Morgan was born in Huntsville, Alabama in 1825. Owing to the failure of his father’s business the family relocated to Lexington, Kentucky where his maternal grandfather had significant business and land interests. He was raised on one of the grandfather’s farms and when he became of age he entered Transylvania University in Lexington. Unfortunately he was removed from the school after two years when he participated in a duel. Two years later, he enlisted in the US Army as a private to fight in the war with Mexico. He was made a lieutenant by the time he reached Mexico and saw combat at the battle of Buena Vista. After the war he returned to Kentucky and became a hemp manufacturer. However, while somewhat successful in business, he still had an interest in things military. He started an artillery unit for the Kentucky state militia in 1852, which the state disbanded in 1854. As war loomed he formed an infantry unit the “Lexington Rifles.” He was not originally a secessionist. In fact he was opposed. However, his brother joined the Confederate forces in Tennessee. After Morgan’s wife died in July 1861, he and his Rifle Company went South and joined up.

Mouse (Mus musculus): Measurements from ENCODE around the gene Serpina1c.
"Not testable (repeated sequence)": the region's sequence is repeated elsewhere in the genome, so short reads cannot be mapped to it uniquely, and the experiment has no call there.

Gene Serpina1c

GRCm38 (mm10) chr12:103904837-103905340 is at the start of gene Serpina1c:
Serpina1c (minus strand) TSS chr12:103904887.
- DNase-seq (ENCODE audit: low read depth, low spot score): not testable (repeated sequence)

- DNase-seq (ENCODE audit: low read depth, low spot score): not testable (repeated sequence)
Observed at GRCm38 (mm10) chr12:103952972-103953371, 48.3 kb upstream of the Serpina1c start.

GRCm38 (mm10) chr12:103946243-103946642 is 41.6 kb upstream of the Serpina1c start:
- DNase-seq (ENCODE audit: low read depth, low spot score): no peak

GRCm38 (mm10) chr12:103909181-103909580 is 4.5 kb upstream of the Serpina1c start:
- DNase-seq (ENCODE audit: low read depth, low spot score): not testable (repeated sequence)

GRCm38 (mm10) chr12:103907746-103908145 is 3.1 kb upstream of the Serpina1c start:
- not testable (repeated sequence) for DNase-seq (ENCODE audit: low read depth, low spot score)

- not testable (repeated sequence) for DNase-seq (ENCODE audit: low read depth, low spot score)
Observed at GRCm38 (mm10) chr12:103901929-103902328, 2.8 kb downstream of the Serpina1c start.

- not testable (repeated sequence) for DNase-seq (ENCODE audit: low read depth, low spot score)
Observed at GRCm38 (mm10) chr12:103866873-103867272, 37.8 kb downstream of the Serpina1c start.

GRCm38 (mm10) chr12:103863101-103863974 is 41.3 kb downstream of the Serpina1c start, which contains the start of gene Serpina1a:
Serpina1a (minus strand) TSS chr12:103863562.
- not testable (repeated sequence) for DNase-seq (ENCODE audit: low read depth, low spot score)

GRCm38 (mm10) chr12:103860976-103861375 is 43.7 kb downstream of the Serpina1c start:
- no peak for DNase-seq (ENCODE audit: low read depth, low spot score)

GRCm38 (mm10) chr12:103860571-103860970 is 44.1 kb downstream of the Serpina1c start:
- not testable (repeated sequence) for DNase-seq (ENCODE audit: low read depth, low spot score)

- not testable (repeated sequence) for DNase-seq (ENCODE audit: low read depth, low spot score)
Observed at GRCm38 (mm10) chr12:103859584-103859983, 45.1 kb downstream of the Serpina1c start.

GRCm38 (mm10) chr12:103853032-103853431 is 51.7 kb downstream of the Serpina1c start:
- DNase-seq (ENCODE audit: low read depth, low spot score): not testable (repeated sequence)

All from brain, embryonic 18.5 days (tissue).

Not content with his infantry posting, Morgan raised the Second Kentucky Cavalry Regiment in April 1862, in support of the Confederacy, and became the unit’s Colonel. This is significant in that Kentucky was known as a “border state,” one which permitted slave holding, but which did not leave the Union. Others were Maryland, Delaware and Missouri each state had citizens which served in the armies of the North or the South. By some accounts West Virginia was a border area if not a border state. For example both the Union Regiment the First West Virginia Cavalry and the Confederate unit the Shriver Greys were organized in Wheeling in 1861.